It's no secret that I like beer. I've been a beer snob for almost as long as I've been a beer drinker. I enjoy the flavor of good beer, and drink it specifically for this reason. Never in my life have I consumed an alcoholic beverage with the express intent of enjoying the effects it provides. I don't drink to get drunk; nor to get a buzz. I drink because I like the taste of a good beer.
I never had much interest (or opportunity) to drink beer before I was of the legal age to do so, which may account somewhat for some of my tastes. I drank a little bit of Natural Lite in college, and a fair amount of Rolling Rock and Miller Genuine Draft, before I discovered Samuel Adams Boston Lager. This quickly became my de facto beer, because it actually tasted good, unlike the swill I had been drinking before. Throughout college I continued to explore additional craft beers, and took a liking to many of them. It was an expensive proposition for a poor college student, but I felt it was worth it.
A couple years ago Tom tried his hand at homebrewing his own beer. I watched from afar as Tom got more and more into the process, and I thoroughly enjoyed the fruits of his labor. I was somewhat intimidated by the process, but helping Tom brew a couple of batches gave me enough experience that I was finally motivated to try it for myself.
Tom recommended How to Brew by John Palmer, which I studied. I discussed technique and style with my friend (and now neighbor) Adam, who also homebrews. I've since met a handful of other folks who also homebrew, and have picked their brains to varying degrees.
I went in with my buddy Andy, who also wanted to start homebrewing, and bought all the necessary equipment from The Wine Maker's Shop. Last month we met at my house and brewed our first batch. We selected a simple IPA, and followed the kit instructions fairly carefully. It was our very first time, so we made a few mistakes, and weren't quite as thorough as we should have been. We were confident, though, that we had managed to avoid infecting the wort so we weren't overly worried about any of the mistakes we made. The biggest problem we had was that we chilled the wort too much before pitching the yeast, which meant the yeast took a lot longer to activate than normal. As we put the lid and the airlock on the fermenting bucket, we congratulated ourselves on a relatively successful first batch of beer, and prepared ourselves for the tormenting wait until the beer would be ready to drink.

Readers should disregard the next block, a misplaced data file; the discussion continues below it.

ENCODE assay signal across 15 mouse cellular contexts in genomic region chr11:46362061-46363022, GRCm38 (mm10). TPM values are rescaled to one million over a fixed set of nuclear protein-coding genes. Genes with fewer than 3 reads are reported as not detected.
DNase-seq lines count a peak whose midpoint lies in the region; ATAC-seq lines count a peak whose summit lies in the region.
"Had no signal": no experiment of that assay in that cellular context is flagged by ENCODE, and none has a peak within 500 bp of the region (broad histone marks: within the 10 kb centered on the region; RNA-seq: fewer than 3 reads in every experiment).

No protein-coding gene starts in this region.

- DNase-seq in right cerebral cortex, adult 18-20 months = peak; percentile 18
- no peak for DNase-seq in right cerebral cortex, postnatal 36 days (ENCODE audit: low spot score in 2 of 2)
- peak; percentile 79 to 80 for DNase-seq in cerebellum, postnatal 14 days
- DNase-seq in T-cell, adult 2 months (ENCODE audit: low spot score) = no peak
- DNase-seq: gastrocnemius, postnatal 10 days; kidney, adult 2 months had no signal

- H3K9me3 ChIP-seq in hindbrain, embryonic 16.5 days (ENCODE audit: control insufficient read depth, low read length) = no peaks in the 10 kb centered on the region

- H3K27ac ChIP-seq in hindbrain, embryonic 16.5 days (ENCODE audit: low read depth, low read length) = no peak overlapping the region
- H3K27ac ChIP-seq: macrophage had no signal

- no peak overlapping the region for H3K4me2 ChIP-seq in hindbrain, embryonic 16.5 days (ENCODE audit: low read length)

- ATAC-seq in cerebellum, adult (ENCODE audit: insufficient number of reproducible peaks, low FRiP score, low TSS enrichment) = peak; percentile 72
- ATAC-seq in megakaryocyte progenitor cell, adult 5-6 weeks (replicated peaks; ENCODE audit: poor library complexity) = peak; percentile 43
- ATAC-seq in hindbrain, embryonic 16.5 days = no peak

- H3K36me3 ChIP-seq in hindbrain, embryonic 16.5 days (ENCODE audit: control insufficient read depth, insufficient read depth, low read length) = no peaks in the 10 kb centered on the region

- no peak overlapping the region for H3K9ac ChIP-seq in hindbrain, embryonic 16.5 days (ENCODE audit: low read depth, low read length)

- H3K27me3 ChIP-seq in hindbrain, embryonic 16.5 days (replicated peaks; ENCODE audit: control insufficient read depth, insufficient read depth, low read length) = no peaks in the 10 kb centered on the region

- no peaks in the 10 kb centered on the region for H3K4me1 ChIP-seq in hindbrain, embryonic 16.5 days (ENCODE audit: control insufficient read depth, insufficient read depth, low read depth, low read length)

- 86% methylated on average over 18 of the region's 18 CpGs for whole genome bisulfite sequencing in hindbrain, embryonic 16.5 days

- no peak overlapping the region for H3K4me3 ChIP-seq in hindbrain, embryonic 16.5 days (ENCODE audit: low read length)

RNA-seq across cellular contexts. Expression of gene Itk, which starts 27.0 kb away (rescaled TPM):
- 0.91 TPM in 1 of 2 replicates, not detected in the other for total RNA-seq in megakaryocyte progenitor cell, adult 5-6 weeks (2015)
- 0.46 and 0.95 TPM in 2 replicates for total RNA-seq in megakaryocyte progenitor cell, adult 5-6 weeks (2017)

Andy came over two weeks later to help me rack the beer from the primary into the secondary fermenter. We struggled with the siphoning process for a bit, but finally transferred our beer into the carboy. Two weeks after that Andy came back to help me bottle. Of all the stages in our process, this was the most fun; probably because Andy's wife Beth, as well as Adam and his wife Julie, also joined us. The mood was silly, and the bottling process was sloppy, but we all had a great time. At the same time that we were bottling, we were brewing our second batch (another IPA). We were a little more thorough with the directions this time, and made a few modest adjustments to our process. The end result was a wort that smelled much richer than our first attempt. Needless to say, we're even more excited about our second batch than we were our first.
Once bottled, the beer is supposed to sit ten to fourteen days in order to "bottle condition". During this time sugar added before bottling carbonates the beer, and completes the flavoring. Andy just couldn't wait, and cracked one of his beers after a week. I waited until the tenth day before succumbing to curiosity.
The carbonation process wasn't quite complete, and although the beer wasn't entirely flat, it was duller than I prefer. The flavor is light -- much lighter than I had expected for an IPA. There's not much hoppiness to it, but it's not at all an unpleasant beverage. All in all, I think it's a roaring success for a first time brew!
Andy and I are both looking forward to gaining sufficient experience and comfort with the process of homebrewing that we can veer away from kit beers and explore more sophisticated recipes. We learned a lot just in the short time between our first and second batches. For example, the kit instructions tell you to boil 3 gallons of water for the extract, and to add 2 gallons of plain water to the wort in the primary fermentation bucket. This, I think, accounts for the lighter flavor of our first batch: we basically watered the whole thing down before ever getting started! For our second batch, we boiled all five gallons with the extract, and needed to top off the primary fermentation bucket with just a little bit of water to make up for what had boiled off. This should produce a much richer flavored beer. Also, we learned that an autosiphon is truly a wonderful device, and well worth the money.
While our first batch of beer was fermenting, Tom and I attended Beer Wars, a documentary about the craft brewing market. It was an interesting examination of the fundamental differences between craft brewers and the major beer labels in the U.S. It was a highly motivating film, and I left really wanting to brew more beer, as well as to continue to purchase quality beers from passionate brewers. If you haven't seen the film, you should.
If you have a beer recipe, do please share it. If you want to join me to brew some beer some time, let me know. Or, if you just want to drink my beer, let me know that, too! ;)